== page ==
|May 16, 2013||Posted by admin under Pharmacology, vitreo-retina|
AREDS formula requires tinkering
Five-year results from the AREDS2 study shows that adding lutein and zeaxanthin, and/or omega-3 fatty acids to the original AREDS formula did not further reduce the risk of AMD progression. However, they found some benefit in two subgroups: Subjects who took an AREDS formulation with lutein and zeaxanthin but no beta-carotene cut their risk by about 18 percent, while those who had very little lutein and zeaxanthin in their diets but took an AREDS formulation with lutein and zeaxanthin were about 25 percent less likely to develop advanced AMD compared with participants with similar dietary intake who did not take lutein and zeaxanthin. The authors recommend a new formula consisting of 400 IU of vitamin E, 500 mg vitamin C, 10 mg lutein and 2 mg zeaxanthin, 80 mg zinc and 2 mg copper.
Journal of the American Medical Association, May 5 2013 (231)
|May 15, 2013||Posted by admin under cataract, Surgery, Video|
Phacosection Topical Cataract Surgery (SICS) by Dr M.S.Ravindra (10.36 min Video)
|May 14, 2013||Posted by admin under 2013, Adenexa & Conjunctiva, Conjunctiva|
Topical tacrolimus effective for refractory inflammatory ocular surface diseases
This retrospective review evaluated the efficacy of 0.02% tacrolimus ointment applied one to three times per day, depending on disease severity, for up to 31 months in 12 consecutive patients previously treated with steroid therapy. Treatment showed an immunosuppressive effect in all disease types, especially scleritis and Mooren ulcer. In chronic cicatrizing conjunctivitis, simultaneous tacrolimus while tapering steroid therapy suppressed inflammatory relapse. Tacrolimus did not elevate IOP as do steroids, and no side effects were observed.
American Journal of Ophthalmology, May 2013 (1903)
|May 13, 2013||Posted by admin under 2013, Abstract, cataract|
Trypan blue may reduce posterior capsule opacification
This prospective, randomized, observer-masked study evaluated posterior capsule opacification rates following cataract surgery in which trypan blue was injected into the capsular bag after cortical-cleaving hydrodissection. Half of 300 eyes included received 0.2 mL of trypan blue 0.1% at two sites 180 degrees apart, while the other half were injected with balanced salt solution. Mean PCO scores were lower in the trypan group at 6 months (P=.042) and 12 months (P=.0227). Two eyes in the trypan group and 6 eyes in the control group required laser capsulotomy.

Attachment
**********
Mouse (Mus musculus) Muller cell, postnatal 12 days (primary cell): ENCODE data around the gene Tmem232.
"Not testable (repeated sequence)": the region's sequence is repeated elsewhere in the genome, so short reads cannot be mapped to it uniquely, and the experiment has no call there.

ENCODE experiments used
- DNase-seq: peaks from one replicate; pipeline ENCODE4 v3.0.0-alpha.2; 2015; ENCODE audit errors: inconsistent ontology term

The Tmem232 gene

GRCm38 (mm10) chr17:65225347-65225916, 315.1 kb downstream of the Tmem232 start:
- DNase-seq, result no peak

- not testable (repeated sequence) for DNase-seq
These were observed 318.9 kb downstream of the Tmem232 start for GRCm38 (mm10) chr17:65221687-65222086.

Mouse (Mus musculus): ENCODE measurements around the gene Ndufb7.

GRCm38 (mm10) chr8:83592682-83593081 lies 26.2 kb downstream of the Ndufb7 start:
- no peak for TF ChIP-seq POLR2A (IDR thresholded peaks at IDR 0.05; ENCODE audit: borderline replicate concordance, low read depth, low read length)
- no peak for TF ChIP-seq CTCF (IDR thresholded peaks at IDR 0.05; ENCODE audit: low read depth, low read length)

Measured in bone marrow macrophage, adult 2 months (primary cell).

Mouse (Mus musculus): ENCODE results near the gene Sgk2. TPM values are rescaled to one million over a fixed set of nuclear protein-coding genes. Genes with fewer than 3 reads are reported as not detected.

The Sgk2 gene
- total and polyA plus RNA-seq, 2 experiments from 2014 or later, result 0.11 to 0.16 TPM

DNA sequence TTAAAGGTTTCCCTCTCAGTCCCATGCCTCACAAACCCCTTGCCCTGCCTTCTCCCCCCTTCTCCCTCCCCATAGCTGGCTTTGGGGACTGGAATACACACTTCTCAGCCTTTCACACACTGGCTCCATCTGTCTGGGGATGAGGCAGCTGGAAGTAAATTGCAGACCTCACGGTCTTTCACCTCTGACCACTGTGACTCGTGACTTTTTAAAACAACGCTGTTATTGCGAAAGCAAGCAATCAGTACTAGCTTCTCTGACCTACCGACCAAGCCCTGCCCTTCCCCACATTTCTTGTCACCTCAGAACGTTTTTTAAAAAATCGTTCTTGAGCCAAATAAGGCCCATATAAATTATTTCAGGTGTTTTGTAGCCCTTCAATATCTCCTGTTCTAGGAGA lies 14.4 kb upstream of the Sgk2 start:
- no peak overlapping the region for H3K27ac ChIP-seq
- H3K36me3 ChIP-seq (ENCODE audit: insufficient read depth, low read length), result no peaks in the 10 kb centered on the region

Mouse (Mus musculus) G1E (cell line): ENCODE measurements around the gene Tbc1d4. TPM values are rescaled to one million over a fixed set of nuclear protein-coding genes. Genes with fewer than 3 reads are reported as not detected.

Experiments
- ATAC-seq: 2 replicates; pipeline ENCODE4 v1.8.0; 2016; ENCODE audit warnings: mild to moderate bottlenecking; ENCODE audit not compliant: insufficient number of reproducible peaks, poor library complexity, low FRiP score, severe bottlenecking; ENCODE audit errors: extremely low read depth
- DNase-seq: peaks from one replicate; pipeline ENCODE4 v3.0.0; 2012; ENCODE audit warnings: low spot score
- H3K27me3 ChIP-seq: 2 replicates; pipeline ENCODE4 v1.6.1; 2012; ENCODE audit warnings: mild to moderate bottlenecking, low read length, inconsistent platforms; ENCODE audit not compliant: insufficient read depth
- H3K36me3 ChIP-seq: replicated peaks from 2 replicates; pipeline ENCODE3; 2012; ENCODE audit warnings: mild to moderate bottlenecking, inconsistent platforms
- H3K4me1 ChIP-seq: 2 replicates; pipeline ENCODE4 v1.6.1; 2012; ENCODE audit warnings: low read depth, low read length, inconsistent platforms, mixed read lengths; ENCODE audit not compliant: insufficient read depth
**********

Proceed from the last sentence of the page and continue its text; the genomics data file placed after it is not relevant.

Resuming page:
Journal of Cataract & Refractive Surgery, May 2013 (620)
|May 12, 2013||Posted by admin under Uncategorized|
Pupil dilation post-mortem
According to the Lions Eye Institute for Transplant & Research (Tampa, Fla.), “meaningful” pharmacological dilation of pupils is possible after death.
At study onset, images of the pupils were recorded on a digital camera, and then two drops of a solution of 10% phenylephrine and 1% tropicamide were placed on the surface of the corneas. Seven of the eyes received drops pre-procurement and seven post-procurement. (more…) (3386)
|May 11, 2013||Posted by admin under ASCRS, cataract, Pharmacology|
TASS associated with intracameral antibiotic injection
The ESCRS endophthalmitis study showed that intracameral cefuroxime reduced the incidence of endophthalmitis following cataract surgery. Preliminary studies have shown that intracameral injection of a 0.3% commercial preparation of moxifloxacin (Vigamox, Alcon, Fort Worth, Texas) shows no signs of toxicity and promise in the potential prevention of postoperative endophthalmitis, according to news from ASCRS. Vigamox is preservative free and has no other inactive ingredients that have been shown to affect the anterior segment of the eye when used in an off-label manner intracamerally. (more…) (766)
|May 9, 2013||Posted by admin under 2013, Cornea, Video|
|May 8, 2013||Posted by admin under 2013, Abstract, vitreo-retina|
Short-term external buckle shows promise for retinal detachment
This retrospective case series reports two-year outcomes in 31 patients (33 eyes) with a rhegmatogenous retinal detachment with inferior retinal breaks. The external buckle consisted of a 505 sponge sutured along the blunt side of a 279 tyre. It was deeply embedded into the inferior fornix without suture after pneumatic retinopexy. The buckle remained in place for three days. Twenty-nine eyes achieved successful reattachment within six months with no more treatment. While the procedure failed in four eyes, reattachment was achieved with further treatment.
American Journal of Ophthalmology, April 2013 (237)
|May 5, 2013||Posted by admin under 2013, Abstract, Glaucoma|
Diabetes, even without retinopathy, a risk factor for trabeculectomy failure
This retrospective review compared trabeculectomy outcomes in diabetic eyes without retinopathy with non-diabetic patients. Both groups received adjunctive intraoperative mitomycin for a relatively short duration (average about one minute). Overall, IOP control was generally worse in diabetes patients and significantly worse for half of the yearly time points compared, despite being on more medications. No patient developed retinopathy during the post-operative period.
British Journal of Ophthalmology, May 2013 (579)